This week a respected Professor took to Twitter to criticise the government’s purchasing arrangements.
It was immediately clear what had happened, a supplier with what must have been the best overall catalogue of goods and prices had earned a place on a framework providing electrical equipment for schools. Their products were subsequently promoted by Crown Commercial Service (CCS) as the best option.
It took minutes for some of Prof Greenhalgh’s followers to find better alternatives to those offered on the framework. The problem becomes clear: CCS had chosen the best supplier for the collective needs of schools, but the followers were assessing that supplier on the pricing and capabilities of a specific product.
This problem isn’t going to go away. As data on products and performance of companies becomes more pervasive, procurement teams are going to be expected to respond to information as it becomes available.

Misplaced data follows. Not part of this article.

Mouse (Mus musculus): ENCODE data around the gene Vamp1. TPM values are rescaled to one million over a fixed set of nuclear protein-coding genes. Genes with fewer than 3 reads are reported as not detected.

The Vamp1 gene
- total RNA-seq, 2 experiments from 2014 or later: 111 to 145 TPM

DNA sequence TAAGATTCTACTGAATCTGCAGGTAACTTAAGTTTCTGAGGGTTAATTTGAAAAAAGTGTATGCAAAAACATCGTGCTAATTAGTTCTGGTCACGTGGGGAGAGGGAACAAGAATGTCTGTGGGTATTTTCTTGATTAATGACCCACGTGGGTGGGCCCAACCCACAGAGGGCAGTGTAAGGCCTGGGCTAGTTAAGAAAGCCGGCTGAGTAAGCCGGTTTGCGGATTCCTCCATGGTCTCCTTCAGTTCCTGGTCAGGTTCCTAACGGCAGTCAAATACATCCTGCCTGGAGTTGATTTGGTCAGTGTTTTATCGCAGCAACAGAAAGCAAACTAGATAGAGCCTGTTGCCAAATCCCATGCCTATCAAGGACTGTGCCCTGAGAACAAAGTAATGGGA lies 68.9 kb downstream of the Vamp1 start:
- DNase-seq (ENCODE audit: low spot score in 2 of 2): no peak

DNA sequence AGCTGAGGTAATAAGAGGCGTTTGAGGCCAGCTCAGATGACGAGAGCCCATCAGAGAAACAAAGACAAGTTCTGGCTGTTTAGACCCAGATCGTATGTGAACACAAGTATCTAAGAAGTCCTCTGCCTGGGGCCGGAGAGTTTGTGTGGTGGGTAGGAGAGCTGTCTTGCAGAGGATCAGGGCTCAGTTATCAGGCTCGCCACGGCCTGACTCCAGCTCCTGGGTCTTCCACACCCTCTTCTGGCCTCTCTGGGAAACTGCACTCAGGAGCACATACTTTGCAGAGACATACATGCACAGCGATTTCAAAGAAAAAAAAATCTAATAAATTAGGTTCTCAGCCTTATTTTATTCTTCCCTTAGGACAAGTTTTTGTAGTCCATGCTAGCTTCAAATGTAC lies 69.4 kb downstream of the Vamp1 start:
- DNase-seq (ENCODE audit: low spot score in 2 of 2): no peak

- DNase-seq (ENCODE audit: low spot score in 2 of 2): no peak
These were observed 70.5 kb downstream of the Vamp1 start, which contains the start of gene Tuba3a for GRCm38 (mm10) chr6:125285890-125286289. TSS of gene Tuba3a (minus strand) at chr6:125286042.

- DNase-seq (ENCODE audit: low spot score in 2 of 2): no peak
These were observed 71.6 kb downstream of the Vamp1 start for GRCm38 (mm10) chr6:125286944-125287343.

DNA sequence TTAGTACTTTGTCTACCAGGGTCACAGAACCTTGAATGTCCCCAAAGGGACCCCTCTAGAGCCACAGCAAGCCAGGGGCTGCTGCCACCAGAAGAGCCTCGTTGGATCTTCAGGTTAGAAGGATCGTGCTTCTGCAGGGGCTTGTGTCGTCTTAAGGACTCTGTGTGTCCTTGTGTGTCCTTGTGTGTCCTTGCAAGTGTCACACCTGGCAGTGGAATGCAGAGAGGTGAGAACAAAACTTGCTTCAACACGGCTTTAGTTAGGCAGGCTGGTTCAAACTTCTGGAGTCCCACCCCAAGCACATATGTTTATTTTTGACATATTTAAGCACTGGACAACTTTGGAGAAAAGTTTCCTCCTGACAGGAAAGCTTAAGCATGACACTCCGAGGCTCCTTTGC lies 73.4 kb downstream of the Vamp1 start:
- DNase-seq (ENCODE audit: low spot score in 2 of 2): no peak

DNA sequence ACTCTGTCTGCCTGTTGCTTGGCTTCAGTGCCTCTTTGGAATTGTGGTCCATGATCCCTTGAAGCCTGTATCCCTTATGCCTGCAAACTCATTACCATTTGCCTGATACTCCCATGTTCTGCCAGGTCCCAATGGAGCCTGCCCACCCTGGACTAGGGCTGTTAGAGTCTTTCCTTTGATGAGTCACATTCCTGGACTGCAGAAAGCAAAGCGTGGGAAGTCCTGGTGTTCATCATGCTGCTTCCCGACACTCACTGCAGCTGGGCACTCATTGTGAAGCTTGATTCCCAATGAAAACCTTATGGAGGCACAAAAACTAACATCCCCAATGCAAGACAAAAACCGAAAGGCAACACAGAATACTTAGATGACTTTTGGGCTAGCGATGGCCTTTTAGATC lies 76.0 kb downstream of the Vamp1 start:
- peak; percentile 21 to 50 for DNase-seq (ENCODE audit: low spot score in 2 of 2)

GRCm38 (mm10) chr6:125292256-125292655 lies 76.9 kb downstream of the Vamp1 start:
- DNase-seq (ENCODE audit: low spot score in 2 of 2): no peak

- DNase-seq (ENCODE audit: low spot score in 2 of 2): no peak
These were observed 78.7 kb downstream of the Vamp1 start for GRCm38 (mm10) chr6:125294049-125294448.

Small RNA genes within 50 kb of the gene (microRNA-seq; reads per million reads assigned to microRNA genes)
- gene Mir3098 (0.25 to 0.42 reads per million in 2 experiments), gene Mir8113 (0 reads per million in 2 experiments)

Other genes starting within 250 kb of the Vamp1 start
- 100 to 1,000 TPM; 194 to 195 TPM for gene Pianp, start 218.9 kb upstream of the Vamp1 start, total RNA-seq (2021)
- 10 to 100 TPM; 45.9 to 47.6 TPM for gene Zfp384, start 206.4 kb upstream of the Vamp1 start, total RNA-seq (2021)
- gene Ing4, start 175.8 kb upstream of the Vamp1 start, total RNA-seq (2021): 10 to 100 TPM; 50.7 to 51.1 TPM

Consumers are used to being able to instantly evaluate products and companies based on prices, ratings, and detailed specifications. Setting up long contracts based on the best overall supplier works for complex procurements, but once a product or service becomes commoditised, the fast flow of relevant data is what will make the difference.
Buyers need to think in terms of dynamic markets, where key items of information are gathered from multiple sources and then AI is used to recommend the correct product for purchase based on that data.
We are already starting to see something like this with electricity purchasing, there’s no reason why this can’t be applied to IT equipment and other commodity categories. It is time for buyers to be ready for purchasing to become much more algorithmic in nature.
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